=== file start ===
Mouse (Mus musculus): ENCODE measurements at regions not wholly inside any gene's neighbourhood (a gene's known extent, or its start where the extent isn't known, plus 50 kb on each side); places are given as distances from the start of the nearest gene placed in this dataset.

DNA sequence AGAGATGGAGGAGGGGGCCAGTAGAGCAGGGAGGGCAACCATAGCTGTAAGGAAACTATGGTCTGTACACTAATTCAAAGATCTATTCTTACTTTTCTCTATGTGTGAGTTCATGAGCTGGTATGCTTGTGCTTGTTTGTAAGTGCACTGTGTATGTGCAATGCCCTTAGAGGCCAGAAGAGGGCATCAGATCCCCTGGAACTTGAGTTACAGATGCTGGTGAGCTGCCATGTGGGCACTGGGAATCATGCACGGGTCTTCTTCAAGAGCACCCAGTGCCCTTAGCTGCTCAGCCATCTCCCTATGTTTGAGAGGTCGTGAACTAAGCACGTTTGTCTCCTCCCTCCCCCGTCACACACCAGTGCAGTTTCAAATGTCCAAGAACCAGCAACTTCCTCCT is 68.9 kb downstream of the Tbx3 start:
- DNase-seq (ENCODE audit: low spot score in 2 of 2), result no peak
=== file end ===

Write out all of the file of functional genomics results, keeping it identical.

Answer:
Mouse (Mus musculus): ENCODE measurements at regions not wholly inside any gene's neighbourhood (a gene's known extent, or its start where the extent isn't known, plus 50 kb on each side); places are given as distances from the start of the nearest gene placed in this dataset.

DNA sequence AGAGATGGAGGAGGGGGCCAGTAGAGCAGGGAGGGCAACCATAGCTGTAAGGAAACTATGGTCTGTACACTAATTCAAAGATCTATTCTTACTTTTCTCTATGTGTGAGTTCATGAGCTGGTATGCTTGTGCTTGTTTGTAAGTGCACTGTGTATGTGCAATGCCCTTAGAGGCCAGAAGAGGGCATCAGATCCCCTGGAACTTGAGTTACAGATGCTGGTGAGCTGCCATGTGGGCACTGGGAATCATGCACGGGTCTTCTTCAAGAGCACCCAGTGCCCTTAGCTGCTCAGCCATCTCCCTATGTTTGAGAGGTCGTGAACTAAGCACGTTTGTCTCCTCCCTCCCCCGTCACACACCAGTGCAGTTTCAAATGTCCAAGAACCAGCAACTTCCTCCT is 68.9 kb downstream of the Tbx3 start:
- DNase-seq (ENCODE audit: low spot score in 2 of 2), result no peak